‘Restored community’s trust’ in the arts center

The dynamic partnership of Sheri Rochford Figgs and Terry Swan led the turnaround of the Durango Arts Center during the last two-and-a-half years. He was one of the people she thanked during a reception at Sorrel Sky Gallery. Enlarge photo

JERRY McBRIDE/Durango Herald

The dynamic partnership of Sheri Rochford Figgs and Terry Swan led the turnaround of the Durango Arts Center during the last two-and-a-half years. He was one of the people she thanked during a reception at Sorrel Sky Gallery.

It took just one look around Sorrel Sky Gallery to understand the regard and affection our community holds for Sheri Rochford Figgs. The occasion was a thank-you party she and her husband, Dan, held for all the people who worked with her to save the Durango Arts Center after its darkest hours two-and-a-half years ago.

(I guess it was also an opportunity to see just how many people from every walk of life it took to save the DAC.)

Shanan Campbell Wells opened the gallery for the event, as Figgs wanted her hard-working staff to be able to relax at the party. Figgs is the first to give credit to the DAC crew for helping make the turnaround possible. So bravos go to Jeanne Berger, Diane Panelli, Sandra Butler (no relation), Jonas Grushkin, Julie Madden, Mary Puller and Elizabeth Silverstein, who work behind the scenes to keep the DAC hopping.

In addition to opening the gallery for the party, Wells also teamed up with Kirk Komick to donate champagne for a toast, and Kris Oyler, CEO and co-founder of Steamworks Brewing Co., threw in the beer.

Between her 30 years at Fort Lewis College and her rescue of the arts center, Figgs worked at Sorrel Sky, so she asked her former colleague from the gallery, Sue Pederson, to handle the food, and she put on quite a spread.

While Figgs was the hostess saying thanks, the DAC board of directors thought the party was the best place to say their thanks, too.

“Sheri’s vision and leadership restored the community’s trust in the Durango Arts Center,” Rochelle Mann, the president of the board, said. “All her work was part of keeping the DAC an integral part of the community.”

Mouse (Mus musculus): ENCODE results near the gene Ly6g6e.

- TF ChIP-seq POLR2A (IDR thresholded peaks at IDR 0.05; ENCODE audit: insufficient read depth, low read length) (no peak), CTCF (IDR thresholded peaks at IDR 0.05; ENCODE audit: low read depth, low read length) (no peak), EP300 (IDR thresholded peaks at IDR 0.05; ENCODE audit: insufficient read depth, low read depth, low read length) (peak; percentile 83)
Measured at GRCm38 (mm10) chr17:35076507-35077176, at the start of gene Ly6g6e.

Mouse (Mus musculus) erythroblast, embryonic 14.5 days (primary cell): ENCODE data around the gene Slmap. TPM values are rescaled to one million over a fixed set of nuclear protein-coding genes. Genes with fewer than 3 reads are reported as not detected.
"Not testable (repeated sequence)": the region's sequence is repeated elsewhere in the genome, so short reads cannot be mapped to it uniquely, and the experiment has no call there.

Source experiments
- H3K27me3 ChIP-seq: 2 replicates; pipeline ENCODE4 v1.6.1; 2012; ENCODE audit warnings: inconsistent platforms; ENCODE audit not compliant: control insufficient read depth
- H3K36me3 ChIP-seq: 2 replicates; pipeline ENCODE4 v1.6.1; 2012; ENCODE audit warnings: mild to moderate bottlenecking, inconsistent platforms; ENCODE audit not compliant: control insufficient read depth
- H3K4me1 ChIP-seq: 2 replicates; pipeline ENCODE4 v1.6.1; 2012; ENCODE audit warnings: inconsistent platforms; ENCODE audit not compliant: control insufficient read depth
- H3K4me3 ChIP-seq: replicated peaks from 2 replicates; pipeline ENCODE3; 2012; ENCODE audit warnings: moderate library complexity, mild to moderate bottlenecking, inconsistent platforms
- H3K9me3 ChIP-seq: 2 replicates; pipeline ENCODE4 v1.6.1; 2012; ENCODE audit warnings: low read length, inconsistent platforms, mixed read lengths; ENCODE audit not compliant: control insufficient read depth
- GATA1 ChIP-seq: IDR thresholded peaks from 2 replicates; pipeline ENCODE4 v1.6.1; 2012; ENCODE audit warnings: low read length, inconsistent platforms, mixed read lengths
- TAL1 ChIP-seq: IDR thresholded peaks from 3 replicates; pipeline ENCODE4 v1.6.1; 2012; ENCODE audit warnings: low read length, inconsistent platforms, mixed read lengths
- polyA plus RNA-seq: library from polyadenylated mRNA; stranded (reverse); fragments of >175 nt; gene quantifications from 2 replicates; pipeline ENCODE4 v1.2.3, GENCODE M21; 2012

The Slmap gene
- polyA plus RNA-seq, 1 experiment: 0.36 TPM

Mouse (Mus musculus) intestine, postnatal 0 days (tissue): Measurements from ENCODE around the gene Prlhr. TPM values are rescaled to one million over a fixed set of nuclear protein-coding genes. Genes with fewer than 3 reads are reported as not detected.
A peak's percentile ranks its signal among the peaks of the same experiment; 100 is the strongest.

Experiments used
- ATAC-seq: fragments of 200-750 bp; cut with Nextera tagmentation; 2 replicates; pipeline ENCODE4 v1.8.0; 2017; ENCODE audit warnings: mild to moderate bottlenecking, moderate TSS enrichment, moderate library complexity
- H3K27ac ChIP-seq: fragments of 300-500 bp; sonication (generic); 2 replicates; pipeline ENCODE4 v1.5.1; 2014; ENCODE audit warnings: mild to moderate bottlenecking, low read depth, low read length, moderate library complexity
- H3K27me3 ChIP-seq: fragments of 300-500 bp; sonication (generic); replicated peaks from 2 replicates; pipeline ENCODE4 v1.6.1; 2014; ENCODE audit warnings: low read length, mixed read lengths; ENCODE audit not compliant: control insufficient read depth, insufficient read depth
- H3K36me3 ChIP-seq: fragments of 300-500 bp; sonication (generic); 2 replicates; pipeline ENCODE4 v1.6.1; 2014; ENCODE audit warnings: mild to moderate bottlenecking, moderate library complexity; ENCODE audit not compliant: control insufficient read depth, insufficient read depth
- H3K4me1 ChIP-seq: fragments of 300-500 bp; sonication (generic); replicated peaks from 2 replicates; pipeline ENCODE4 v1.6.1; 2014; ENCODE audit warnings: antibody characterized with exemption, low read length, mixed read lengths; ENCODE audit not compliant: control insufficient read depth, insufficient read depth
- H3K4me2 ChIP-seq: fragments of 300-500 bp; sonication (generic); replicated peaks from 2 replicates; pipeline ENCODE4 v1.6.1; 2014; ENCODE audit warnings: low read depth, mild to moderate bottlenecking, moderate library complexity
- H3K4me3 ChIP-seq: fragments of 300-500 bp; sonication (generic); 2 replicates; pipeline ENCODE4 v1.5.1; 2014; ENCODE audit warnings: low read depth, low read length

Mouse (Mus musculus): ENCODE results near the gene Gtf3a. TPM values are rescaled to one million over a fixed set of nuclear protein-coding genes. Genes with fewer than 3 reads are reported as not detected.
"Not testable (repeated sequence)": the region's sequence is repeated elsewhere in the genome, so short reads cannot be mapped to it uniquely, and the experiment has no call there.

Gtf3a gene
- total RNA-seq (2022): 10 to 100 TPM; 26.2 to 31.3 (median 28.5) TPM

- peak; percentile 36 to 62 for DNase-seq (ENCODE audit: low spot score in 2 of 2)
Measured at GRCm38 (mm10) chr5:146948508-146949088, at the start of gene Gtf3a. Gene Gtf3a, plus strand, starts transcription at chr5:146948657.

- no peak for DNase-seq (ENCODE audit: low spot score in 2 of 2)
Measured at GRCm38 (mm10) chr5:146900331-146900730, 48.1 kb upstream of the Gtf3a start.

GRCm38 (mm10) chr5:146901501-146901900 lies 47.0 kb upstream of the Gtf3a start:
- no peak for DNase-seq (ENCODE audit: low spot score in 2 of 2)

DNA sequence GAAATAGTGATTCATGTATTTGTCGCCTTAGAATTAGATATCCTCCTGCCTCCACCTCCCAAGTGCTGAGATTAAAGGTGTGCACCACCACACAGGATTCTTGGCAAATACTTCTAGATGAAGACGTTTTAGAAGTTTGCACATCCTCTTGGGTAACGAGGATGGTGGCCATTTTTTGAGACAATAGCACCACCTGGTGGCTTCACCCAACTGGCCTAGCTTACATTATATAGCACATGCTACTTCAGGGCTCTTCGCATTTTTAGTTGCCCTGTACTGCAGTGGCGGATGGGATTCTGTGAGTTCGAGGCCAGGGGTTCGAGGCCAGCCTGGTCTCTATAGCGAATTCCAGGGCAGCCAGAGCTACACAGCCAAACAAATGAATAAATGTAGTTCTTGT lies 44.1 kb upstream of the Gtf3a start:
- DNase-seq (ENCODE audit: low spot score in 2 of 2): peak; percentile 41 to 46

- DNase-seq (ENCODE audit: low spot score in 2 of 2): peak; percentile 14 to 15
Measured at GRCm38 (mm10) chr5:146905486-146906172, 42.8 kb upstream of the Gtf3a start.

The board, which already established a scholarship in Figgs’ name for the DAC’s Girls Opportunity for Arts and Leadership Program, wanted to give her something tangible to remember her contribution to the arts center. They presented her with a beautiful Nambé platter as a memento.

Figgs also was delighted to show off her “bonus family” as she call them – stepdaughter Melissa Johnson and bonus granddaughters Maya Johnson, 11, Kyree Johnson, 9, and niece Selena Figgs.

One person Figgs particularly wanted to thank was Terry Swan, who, as board president during much of this critical time, worked side-by-side with her to revitalize the arts center, raise much-needed funding and bring the community back through the center’s doors. Swan, and his wife, Dinah, continue to be a vital force at the DAC.

Someone who doesn’t get enough thanks for holding the DAC together before Figgs agreed to take on the task as executive director is Scott Hagler. What this man does for the local arts scene is incalculably important, so consider this my shout-out to him. Please thank him personally the next time you see him running from one commitment to the next.

An assessment of the DAC showed that it would take 1,000 members to make it financially sustainable. In a county with a population of 50,000, that should certainly be achievable. So, in honor of Figgs, if you’re not a member yet, why not sign up today? One of the greatest gifts she could receive would be to see her “baby” continuing to thrive.

Stop by the DAC, 802 East Second Ave., to join or visit www.durangoarts.org. While you’re there, check out all the upcoming classes, exhibits and activities.

Kudos also go to Peggy Zemach, who will be picking up the reins from Figgs as executive director May 14. She has been attending countless events and meetings before she’s even on the payroll, and the two women will work together next week before Figgs’ final day May 18. (I think chocolate will be in order that day – for both of them.)

Figgs asked me to make sure people understand she’s not retiring, she’s just ready to get out of the fundraising business. (To say it’s a stressful job would be an understatement.) She and her husband are building a home outside of Ignacio, and she’s looking for a job in that part of the county.

The party was Figgs’ way of saying thanks – this column is mine.

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These birthday celebrants already got some much-needed precipitation as a gift – Diane Welle, Roger Folk, Virginia Fuhrmark, Ace Hall, Jim Lewin, Don Mapel, Nicholas Mimmack, Susie Robertson, Teagan Mapel, Samuel Murphy, Diane Estes, Betsy Morris, John Loftis, Jack Llewellyn, Diana Longwell, Winston Marugg, Greg Sparks, Mark Dickmann, Karen Mordi, Leigh Melville, Violet Trujillo and Sue Jackson.

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Break out the tissues for this item – my colleagues in the newsroom got worried when I kept sniffling while writing it.